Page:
Nickel and a low carbon future

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Nickel is one of the elements that plays a critical enabling role in the energy transition required to reduce CO2 emissions

The pace of energy transition is increasing as green growth stimulus packages are introduced, and economies and companies alike commit to net carbon neutrality. The metals industry has a responsibility to support and facilitate the transition to a 'net-zero' low carbon economy.

Clean energy technologies generally require more metals than their fossil counterparts. And nickel, although unavoidably energy intensive to produce, has a critical role to play. Its unique properties are what make it a key part of the energy transition.

The nickel our members produce is a vital part of the energy transition because it is a critical component for most renewable energy technologies and battery production.


Nickel's contribution to climate change technologies

The properties of nickel facilitate the deployment of the entire spectrum of clean energy technologies – geothermal, batteries for EVs and energy storage, hydrogen, hydro, wind and concentrating solar power. It is also necessary in nuclear energy technologies as well as carbon capture and storage.

Nickel provides a major cathode material in lithium ion batteries. In nickel-containing stainless steel, nickel provides toughness, strength and enhanced corrosion resistance, significantly increasing the end product’s life. It also leads to lower maintenance costs, as shown in the Progreso Pier case study. The case study showed that the use of nickel creates win-win situations from both an environmental and economic perspective.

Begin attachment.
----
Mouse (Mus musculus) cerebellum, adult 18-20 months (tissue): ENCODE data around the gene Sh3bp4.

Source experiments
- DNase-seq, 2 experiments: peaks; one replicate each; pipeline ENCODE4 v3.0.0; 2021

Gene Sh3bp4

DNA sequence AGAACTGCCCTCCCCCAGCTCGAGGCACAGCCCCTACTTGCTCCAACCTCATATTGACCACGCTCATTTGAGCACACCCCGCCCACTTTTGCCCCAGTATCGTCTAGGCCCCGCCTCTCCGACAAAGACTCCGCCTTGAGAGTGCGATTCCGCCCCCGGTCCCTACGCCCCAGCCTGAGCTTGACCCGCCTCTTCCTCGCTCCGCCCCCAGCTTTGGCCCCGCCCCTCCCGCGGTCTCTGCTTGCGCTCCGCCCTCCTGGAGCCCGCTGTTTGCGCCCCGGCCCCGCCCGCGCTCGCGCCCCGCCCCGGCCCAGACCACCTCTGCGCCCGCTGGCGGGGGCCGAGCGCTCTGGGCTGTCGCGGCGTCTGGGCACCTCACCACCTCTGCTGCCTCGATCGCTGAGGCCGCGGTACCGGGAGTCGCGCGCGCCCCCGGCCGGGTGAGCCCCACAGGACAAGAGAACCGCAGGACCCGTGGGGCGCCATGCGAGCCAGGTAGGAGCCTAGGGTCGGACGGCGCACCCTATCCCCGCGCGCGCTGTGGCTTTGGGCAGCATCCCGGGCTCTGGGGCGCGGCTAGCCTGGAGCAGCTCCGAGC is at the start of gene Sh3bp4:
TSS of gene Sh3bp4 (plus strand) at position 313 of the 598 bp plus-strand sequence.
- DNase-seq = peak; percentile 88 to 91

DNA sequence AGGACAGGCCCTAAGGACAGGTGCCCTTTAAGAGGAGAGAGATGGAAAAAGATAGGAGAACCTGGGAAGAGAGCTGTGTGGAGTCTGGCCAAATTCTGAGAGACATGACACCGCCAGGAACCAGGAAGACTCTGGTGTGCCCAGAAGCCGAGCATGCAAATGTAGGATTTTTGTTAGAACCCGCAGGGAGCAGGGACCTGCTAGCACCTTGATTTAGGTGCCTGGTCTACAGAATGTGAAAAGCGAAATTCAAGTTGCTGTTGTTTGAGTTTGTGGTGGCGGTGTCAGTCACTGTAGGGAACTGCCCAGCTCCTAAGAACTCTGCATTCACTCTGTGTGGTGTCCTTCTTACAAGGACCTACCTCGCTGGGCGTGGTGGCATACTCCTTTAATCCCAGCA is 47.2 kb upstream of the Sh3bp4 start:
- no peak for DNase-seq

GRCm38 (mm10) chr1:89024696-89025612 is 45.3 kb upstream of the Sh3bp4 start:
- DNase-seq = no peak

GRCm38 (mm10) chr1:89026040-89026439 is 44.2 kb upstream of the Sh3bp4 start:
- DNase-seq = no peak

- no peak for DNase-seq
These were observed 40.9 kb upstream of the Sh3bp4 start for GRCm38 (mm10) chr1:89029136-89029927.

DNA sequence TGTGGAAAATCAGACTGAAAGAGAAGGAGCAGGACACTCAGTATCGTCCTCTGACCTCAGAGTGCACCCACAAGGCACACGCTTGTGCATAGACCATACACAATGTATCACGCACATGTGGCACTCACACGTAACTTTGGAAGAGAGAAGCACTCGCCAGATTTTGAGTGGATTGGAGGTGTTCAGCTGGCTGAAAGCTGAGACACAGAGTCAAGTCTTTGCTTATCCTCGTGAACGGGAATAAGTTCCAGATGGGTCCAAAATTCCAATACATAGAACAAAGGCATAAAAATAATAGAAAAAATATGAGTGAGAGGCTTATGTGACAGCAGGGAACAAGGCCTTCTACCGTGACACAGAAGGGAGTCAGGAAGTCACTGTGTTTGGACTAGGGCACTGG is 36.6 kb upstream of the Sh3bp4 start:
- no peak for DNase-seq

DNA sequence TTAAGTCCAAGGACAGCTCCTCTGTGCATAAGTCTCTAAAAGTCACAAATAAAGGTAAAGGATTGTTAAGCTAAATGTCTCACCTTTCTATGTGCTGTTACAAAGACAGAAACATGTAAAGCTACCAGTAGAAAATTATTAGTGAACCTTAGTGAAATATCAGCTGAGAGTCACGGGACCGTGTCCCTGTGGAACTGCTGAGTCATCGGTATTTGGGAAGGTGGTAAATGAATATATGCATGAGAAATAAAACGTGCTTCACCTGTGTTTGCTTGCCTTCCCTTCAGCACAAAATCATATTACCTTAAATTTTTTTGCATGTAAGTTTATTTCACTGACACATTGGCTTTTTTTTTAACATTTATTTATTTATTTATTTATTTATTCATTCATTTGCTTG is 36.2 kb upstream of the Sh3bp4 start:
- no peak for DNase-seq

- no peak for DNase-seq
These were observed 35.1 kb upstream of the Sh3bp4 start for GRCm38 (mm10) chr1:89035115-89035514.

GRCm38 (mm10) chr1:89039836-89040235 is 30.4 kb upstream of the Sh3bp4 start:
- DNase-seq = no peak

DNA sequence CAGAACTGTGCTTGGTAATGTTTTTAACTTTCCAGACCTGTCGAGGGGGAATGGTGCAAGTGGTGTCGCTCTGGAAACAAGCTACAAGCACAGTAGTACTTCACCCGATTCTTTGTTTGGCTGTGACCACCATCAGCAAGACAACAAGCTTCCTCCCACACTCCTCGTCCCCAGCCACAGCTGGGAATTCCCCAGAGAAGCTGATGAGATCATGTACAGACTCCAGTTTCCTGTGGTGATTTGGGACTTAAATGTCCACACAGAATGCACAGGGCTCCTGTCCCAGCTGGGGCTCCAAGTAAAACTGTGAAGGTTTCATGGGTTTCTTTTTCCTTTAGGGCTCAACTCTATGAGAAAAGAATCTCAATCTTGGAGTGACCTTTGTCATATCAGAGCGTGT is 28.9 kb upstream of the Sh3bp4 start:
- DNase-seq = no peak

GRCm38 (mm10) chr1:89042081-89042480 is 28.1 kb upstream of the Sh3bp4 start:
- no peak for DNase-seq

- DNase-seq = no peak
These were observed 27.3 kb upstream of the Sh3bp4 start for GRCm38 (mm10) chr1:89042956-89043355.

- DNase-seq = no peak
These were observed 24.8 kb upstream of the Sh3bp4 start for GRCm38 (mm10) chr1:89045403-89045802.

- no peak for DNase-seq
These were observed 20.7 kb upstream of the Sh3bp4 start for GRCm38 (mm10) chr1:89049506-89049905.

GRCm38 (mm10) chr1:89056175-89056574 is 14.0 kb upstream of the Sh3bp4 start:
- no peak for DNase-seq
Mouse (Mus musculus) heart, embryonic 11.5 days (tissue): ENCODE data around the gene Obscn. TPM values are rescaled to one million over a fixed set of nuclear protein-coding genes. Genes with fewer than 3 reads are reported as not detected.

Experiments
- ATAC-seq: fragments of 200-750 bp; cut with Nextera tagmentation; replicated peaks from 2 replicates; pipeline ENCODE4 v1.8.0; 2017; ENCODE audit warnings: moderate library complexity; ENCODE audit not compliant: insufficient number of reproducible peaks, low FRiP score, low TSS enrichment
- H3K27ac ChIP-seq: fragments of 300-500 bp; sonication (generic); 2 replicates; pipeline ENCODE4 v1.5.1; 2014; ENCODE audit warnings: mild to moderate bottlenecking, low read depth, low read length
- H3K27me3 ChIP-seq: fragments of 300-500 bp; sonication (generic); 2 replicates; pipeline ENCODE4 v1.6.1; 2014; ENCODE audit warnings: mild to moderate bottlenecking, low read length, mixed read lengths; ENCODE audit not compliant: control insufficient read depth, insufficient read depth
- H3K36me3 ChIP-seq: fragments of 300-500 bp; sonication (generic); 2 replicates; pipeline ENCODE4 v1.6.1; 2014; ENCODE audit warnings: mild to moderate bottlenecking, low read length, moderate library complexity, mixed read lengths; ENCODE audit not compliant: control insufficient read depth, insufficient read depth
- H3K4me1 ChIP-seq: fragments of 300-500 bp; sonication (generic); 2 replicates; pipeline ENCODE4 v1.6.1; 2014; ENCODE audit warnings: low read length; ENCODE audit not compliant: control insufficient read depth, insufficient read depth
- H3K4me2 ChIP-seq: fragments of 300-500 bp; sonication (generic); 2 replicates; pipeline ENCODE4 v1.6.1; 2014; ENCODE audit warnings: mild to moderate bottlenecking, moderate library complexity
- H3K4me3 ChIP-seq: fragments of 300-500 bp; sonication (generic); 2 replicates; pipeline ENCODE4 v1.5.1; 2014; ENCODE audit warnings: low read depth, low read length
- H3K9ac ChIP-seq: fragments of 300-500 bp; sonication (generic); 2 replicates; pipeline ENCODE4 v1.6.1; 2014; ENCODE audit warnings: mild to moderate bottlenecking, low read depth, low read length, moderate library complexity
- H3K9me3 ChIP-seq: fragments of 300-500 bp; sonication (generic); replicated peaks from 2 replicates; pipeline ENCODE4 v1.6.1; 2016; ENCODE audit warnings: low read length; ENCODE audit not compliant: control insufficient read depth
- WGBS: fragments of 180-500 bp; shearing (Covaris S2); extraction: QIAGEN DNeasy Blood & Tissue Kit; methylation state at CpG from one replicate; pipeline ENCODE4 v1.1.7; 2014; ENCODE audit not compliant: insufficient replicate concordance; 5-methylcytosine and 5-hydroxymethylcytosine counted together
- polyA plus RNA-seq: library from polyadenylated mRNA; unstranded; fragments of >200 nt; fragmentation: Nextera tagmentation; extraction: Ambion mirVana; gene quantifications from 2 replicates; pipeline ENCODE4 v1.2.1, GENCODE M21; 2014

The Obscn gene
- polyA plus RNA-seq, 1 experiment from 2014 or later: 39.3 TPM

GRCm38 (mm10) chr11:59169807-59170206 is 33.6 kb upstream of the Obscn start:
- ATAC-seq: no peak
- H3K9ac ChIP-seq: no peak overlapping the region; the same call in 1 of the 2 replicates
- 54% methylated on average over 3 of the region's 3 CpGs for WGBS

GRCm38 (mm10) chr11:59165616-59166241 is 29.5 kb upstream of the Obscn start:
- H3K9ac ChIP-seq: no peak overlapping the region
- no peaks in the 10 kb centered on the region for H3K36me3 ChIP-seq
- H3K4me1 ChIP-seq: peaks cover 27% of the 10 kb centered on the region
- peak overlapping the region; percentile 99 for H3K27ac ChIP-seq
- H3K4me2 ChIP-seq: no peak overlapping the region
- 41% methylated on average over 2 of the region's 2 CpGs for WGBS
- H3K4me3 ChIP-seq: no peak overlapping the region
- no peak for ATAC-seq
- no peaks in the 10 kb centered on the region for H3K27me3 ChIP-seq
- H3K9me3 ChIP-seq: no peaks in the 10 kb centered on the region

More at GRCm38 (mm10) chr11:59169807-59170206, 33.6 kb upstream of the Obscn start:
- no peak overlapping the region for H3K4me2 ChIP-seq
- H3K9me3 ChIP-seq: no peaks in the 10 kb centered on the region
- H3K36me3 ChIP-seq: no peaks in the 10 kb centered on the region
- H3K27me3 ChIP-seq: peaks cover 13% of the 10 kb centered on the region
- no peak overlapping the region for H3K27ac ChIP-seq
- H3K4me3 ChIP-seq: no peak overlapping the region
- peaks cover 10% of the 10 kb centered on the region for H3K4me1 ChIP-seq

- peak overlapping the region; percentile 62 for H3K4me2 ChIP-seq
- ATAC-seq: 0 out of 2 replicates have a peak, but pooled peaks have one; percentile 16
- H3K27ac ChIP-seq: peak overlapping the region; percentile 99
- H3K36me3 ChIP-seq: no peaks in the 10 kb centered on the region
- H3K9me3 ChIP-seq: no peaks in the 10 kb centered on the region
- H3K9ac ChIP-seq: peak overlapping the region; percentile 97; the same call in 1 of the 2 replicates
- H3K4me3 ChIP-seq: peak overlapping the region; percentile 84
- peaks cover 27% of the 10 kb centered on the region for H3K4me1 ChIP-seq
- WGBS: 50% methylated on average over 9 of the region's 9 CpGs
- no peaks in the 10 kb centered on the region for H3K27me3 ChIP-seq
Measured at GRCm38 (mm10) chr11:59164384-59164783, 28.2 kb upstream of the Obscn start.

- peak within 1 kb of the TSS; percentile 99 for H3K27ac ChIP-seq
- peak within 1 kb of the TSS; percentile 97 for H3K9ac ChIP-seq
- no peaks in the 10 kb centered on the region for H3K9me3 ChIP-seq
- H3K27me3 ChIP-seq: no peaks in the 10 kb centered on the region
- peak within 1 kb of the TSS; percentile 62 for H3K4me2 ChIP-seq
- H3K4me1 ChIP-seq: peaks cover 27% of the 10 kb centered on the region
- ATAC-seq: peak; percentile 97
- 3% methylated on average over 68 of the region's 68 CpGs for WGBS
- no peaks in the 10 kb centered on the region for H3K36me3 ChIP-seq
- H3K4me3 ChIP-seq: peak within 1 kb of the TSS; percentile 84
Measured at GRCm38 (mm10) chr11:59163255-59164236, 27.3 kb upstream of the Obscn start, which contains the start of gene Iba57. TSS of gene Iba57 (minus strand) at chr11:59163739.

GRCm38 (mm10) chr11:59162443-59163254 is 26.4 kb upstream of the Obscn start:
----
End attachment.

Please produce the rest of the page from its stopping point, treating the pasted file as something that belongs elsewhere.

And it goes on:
Often a little nickel goes a long way in emissions-reducing technologies, contributing to sustainable solutions to help us get to net-zero.

The reduction of greenhouse gases gained during use of these technologies outweighs by far the energy intensity of nickel during production. And as nickel-enabled greener energy becomes more available, the carbon footprint of nickel production will in turn be reduced.

Emissions along the mineral supply chain do not negate the clear climate advantages of clean energy technologies.

Source: IEA (2021) The Role of Critical Minerals in Clean Energy Transitions. All rights reserved. (page 15)

And importantly, nickel is highly recyclable, contributing to a circular economy. Nickel and nickel-containing alloys can be returned to their original state or converted to a different, but still valuable, form.

Take nickel from recycled batteries. The valuable metals contained in a battery such as nickel and cobalt create an economic incentive and ensure that the batteries are collected and recycled (which is a great advantage compared to some other battery technologies). The nickel from end of life batteries can be recycled and used for nickel-containing stainless steel. Or for example, nickel-containing stainless steel scrap which can be converted into new stainless steel. 

In the future, more nickel will come back for recycling and will lead to further reductions of the carbon footprint as recycling is often less energy intensive than producing it initially.


Nickel & carbon footprint

Nickel, like other metals, is energy intensive to produce. Our members have reduced their carbon footprint over the past twenty years and recognize that more still needs to be done.

Climate change is the biggest global challenge and we all need to work towards a reduction of greenhouse gas (GHG) emissions – and ideally become carbon neutral by 2050.

Reliable and transparent life cycle analysis

Nickel Institute Member companies are committed to providing transparent life cycle data. Since 1999, the Nickel Institute has been been collecting and analyzing data that shows the energy intensity of production processes as well as the amount of CO2 emitted.